Community groups hold the key to rebuilding trust in politics

Community groups hold the key to rebuilding trust in politics

The recent general election saw the highest turnout since 1997, yet one in three people still chose not to vote. The Community Development Foundation’s new research finds that community groups could help rebuild trust in politics and revitalise democracy.

Trust in Democracy: how community groups bridge the gap between people and politics’ finds that people taking part in community activity feel that they have more influence over political structures. Volunteers are 46% more likely to feel they have an effect locally. What’s more, community activity provides meaningful opportunities for people to get involved in society, which often leads to more formal political roles. Make sure you watch the animation to see CDF’s findings.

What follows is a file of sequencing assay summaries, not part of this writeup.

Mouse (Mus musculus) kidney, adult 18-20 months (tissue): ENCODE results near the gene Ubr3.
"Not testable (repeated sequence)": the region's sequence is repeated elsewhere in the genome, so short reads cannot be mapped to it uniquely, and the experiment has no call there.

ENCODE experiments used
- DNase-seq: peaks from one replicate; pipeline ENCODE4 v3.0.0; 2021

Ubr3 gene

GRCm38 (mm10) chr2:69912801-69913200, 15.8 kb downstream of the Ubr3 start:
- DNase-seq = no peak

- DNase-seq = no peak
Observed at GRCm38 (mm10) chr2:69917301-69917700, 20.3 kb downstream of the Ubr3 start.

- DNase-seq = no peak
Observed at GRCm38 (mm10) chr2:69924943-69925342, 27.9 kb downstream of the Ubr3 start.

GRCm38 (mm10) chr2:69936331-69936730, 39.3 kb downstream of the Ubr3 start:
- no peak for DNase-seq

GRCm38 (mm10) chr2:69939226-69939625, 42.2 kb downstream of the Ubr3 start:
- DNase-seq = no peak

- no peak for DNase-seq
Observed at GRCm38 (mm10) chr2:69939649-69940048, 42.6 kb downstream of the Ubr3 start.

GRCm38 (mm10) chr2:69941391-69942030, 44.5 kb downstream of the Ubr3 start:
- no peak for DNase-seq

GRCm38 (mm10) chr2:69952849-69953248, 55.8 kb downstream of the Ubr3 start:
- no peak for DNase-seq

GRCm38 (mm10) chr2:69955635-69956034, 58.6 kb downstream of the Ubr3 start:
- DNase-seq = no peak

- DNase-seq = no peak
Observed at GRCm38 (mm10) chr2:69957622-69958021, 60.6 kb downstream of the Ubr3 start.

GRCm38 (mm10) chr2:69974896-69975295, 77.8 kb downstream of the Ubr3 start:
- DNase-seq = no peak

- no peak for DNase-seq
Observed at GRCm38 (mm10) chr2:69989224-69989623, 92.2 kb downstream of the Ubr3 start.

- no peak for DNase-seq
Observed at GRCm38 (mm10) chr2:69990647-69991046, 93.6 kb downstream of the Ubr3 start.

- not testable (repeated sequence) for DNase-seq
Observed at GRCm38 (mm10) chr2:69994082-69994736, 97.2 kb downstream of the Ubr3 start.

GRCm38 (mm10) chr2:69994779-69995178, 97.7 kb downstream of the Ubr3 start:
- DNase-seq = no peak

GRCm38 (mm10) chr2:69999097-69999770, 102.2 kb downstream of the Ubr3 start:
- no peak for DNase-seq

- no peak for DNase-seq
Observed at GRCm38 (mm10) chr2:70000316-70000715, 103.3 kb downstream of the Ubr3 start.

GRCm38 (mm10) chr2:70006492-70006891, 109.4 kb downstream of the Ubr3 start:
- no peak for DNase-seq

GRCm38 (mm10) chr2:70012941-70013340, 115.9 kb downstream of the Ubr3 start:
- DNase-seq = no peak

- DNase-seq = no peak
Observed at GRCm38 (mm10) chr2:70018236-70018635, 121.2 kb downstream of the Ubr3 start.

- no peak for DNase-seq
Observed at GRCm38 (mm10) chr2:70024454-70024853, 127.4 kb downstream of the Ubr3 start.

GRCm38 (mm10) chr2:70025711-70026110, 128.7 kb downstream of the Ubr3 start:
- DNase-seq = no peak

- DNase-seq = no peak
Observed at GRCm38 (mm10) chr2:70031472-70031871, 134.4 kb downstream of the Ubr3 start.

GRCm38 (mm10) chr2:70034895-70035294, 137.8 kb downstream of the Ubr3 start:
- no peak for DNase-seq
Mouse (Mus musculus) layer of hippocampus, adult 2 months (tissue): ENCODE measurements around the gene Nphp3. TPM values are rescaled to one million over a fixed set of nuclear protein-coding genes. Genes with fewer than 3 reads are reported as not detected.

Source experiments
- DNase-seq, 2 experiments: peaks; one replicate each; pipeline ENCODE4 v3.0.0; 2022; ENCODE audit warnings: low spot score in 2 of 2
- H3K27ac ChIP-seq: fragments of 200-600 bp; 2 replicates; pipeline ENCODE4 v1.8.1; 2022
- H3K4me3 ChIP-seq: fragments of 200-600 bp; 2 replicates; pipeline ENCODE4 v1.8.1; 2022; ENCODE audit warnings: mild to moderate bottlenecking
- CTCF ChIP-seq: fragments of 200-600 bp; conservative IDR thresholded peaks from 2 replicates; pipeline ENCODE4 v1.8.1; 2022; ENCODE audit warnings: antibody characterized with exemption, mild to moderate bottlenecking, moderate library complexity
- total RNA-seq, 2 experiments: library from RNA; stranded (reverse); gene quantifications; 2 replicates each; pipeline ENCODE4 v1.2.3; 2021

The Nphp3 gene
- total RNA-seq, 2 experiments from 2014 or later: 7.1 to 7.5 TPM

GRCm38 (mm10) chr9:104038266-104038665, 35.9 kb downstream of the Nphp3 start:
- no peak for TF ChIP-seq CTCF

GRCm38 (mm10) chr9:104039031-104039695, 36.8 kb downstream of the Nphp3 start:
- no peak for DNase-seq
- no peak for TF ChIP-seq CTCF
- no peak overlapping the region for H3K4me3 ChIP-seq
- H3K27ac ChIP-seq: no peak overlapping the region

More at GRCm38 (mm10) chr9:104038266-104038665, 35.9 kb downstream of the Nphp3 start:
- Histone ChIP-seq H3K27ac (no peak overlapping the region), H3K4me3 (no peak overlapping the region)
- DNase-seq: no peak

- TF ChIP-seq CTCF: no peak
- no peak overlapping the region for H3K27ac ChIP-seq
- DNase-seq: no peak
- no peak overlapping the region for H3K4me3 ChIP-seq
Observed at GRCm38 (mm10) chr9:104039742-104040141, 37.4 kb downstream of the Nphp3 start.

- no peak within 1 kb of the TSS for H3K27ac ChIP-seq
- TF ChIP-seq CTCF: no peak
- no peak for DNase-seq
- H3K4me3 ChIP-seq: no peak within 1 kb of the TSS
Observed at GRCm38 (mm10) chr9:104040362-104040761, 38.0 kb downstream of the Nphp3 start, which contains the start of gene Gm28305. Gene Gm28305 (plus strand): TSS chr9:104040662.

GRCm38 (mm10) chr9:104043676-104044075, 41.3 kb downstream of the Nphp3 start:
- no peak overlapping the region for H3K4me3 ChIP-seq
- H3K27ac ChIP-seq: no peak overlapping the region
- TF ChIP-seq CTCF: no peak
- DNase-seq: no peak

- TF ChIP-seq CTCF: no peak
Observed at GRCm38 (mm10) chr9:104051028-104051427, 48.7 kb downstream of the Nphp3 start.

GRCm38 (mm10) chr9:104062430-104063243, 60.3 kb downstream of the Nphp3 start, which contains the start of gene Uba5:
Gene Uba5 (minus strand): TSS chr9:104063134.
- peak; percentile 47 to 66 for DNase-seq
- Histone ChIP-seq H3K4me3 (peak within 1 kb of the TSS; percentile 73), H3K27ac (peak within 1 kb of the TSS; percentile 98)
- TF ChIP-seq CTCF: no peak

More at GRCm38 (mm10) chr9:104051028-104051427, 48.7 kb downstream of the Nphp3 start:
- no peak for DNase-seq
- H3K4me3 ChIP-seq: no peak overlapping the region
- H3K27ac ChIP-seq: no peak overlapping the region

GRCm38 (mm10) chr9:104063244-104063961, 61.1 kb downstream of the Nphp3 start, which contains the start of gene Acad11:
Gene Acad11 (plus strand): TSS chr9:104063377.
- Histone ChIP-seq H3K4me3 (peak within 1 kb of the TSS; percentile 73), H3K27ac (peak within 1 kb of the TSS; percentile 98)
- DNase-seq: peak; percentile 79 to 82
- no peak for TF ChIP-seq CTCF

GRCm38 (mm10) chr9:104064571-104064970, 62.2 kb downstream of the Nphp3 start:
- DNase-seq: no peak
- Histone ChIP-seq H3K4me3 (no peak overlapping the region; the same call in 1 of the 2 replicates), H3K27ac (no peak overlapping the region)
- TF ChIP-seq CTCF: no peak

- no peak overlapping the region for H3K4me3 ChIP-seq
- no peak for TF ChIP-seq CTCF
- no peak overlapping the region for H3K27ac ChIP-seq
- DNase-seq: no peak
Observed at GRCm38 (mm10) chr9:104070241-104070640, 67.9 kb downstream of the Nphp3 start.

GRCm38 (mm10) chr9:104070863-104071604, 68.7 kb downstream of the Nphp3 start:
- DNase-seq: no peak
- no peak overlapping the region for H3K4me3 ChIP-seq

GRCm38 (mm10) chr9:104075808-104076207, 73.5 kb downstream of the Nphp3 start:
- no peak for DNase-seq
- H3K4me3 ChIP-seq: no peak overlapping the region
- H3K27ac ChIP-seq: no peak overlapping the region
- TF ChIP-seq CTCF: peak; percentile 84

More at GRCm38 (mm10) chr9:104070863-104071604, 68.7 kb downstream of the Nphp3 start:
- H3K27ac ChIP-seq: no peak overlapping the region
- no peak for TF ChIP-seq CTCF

Key findings

  • Participation in community activity has resulted in almost half (45%) of respondents becoming more interested in politics.
  • A third of respondents said that their community involvement led onto more political roles, such as a councillor, school governor, or magistrate.
  • While only 25% of respondents said they trust Parliament, 50% said they trust the overall democratic process. When the picture is more localised, trust improves – with over half of people trusting their local MPs and councillors. What’s more, 93% of respondents said they trust other people in their community

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